Articles sur Vision

Affichage de 1 à 20 de 47 articles

Everyone sees them all, but we don’t all give them the same distinct names. lazyllama/Shutterstock.com

Languages don’t all have the same number of terms for colors – scientists have a new theory why

People across the globe all see millions of distinct colors. But the terms we use to describe them vary across cultures. New cognitive science research suggests it's about what we want to communicate.
375 million years ago fishes like Tiktaalik (pictured, above) looked out above water for prey. John Long, Flinders University

The eyes have it: how vision may have driven fishes onto land

The first truly terrestrial animals evolved from ancient fishes that left the water for land. But what prompted to move has been a mystery.
Dusk during the second day of the day-night Sheffield Shield match between Queensland and New South Wales at the Gabba, Brisbane, in October 2016. AAP Image/Dave Hunt

Pink balls in day-night cricket could challenge players at sunset

New research shows pink cricket balls can be extra difficult to see in those crucial minutes when day turns to night during play.
Cataracts are one of the leading causes of visual impairment globally. Rakesh Ahuja, MD/Wikimedia Commons

Explainer: what are cataracts?

More than a million Australians have an untreated cataract and hundreds of cataract surgeries are performed daily, but what are they?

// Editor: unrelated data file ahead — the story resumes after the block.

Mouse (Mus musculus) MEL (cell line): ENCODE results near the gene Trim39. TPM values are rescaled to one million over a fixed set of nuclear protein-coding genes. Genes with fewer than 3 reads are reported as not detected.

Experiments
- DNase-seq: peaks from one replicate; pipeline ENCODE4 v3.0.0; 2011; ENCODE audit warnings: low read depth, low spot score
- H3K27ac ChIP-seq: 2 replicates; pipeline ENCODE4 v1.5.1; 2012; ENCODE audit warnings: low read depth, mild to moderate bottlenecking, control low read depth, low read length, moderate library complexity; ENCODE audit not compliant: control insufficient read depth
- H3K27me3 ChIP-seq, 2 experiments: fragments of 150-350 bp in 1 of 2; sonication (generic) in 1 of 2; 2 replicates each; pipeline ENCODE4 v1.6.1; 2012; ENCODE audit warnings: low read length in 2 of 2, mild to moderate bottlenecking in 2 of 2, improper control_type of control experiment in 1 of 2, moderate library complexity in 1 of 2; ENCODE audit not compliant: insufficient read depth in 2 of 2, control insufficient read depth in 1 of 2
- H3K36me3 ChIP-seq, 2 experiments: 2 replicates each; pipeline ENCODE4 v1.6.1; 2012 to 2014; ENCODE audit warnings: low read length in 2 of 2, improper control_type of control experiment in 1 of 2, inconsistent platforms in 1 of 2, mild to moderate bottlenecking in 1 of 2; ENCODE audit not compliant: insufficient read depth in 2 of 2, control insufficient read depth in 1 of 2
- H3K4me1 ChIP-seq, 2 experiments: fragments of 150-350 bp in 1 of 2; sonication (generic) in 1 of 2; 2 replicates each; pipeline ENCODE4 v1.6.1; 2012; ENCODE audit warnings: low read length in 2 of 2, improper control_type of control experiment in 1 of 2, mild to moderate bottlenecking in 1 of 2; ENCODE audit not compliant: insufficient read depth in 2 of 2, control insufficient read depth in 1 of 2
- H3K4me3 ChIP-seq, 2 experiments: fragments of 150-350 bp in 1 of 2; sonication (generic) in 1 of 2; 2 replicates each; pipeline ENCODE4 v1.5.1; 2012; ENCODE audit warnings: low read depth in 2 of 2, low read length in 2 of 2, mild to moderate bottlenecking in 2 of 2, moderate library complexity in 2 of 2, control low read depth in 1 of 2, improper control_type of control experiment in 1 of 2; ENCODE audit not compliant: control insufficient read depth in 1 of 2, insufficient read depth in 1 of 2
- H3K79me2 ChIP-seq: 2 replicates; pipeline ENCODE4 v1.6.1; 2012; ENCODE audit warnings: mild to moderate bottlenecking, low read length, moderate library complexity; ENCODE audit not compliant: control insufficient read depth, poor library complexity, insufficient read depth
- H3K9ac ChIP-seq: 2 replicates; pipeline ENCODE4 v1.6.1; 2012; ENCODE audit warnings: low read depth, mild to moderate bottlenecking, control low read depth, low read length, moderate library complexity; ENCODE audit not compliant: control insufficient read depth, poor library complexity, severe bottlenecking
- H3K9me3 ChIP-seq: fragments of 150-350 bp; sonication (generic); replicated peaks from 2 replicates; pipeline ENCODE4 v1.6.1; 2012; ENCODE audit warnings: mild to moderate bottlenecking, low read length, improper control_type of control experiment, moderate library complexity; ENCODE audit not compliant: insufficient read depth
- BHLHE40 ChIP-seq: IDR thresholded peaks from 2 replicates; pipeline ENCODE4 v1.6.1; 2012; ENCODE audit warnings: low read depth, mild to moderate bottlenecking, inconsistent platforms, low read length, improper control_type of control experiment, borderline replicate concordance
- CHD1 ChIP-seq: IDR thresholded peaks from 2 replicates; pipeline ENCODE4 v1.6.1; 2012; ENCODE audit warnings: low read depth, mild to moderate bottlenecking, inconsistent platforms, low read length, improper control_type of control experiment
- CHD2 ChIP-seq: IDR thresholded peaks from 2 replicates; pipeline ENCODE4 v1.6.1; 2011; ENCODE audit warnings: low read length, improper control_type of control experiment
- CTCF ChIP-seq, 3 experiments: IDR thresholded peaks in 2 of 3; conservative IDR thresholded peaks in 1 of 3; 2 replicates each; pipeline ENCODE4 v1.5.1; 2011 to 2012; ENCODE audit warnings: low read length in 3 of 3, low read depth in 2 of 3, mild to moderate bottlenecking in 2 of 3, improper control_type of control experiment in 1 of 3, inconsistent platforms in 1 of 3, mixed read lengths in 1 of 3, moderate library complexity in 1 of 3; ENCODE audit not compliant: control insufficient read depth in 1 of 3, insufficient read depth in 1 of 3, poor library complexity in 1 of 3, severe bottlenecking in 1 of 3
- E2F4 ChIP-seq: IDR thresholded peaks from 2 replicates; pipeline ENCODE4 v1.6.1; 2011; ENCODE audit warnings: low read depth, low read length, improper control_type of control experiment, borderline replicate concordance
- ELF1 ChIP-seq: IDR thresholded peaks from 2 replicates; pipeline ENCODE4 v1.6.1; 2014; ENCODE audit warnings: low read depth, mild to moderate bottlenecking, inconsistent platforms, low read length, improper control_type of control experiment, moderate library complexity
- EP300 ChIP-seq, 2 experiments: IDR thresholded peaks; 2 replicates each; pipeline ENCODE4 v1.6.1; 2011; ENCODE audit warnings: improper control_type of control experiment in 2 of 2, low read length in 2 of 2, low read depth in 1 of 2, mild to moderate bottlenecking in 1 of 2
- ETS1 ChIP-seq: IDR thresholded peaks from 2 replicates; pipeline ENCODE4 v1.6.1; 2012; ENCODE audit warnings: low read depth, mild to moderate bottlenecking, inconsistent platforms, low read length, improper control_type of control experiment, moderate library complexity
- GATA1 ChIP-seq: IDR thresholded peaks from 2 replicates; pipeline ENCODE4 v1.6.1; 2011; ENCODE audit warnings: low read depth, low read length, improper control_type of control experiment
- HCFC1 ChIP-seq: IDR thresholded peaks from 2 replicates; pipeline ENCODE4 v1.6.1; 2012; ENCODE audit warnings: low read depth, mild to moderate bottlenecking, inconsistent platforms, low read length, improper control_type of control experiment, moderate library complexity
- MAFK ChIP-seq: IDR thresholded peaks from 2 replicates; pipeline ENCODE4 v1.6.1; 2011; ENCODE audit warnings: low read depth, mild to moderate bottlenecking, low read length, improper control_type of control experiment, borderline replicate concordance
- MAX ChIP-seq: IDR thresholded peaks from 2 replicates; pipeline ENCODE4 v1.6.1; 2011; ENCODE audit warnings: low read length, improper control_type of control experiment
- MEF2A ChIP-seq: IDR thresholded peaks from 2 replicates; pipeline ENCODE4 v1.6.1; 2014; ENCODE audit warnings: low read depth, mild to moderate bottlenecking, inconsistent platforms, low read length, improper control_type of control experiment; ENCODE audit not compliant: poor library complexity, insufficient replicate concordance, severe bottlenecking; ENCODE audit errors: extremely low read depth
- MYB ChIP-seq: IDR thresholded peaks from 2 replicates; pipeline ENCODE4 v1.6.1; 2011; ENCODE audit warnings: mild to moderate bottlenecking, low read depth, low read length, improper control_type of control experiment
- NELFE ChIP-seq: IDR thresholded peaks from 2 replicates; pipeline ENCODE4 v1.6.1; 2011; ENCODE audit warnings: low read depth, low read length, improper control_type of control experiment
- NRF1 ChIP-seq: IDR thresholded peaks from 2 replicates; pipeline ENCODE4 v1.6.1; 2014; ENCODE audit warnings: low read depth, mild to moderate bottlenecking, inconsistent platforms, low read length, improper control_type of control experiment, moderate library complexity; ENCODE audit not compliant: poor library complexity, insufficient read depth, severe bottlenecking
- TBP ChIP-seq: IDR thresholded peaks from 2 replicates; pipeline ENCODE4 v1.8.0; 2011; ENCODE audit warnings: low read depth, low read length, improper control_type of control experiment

How much information is too much? And where should it go? Heads-up display image from shutterstock.com

How does a computer know where you’re looking?

Augmented reality systems need to display relevant information in a useful location. That's impossible without eye tracking.
Syda Productions/Shutterstock

Tricking the brain: how magic works

Pretty much all of our perception is an illusion, whether we’re walking down the street or attempting to decode the latest card trick.
Disney’s WALL.E needed to see all the rubbish on Earth so it could clean it up. AAP Image/Tracey Nearmy

How do robots ‘see’ the world?

Robots that can learn to 'see' the world around them -- and share their learning with other robots -- will lead the next revolution in robotics.
Australian bowler Mitchell Marsh receives the pink ball during the Test match between Australia and New Zealand at the Adelaide Oval. AAP Image/Dave Hunt

We need to ditch the pink ball in day-night test cricket

The pink ball introduced to this year's day night cricket test can be difficult to see for some players, especially if they are colour blind. There is a better choice of colour.

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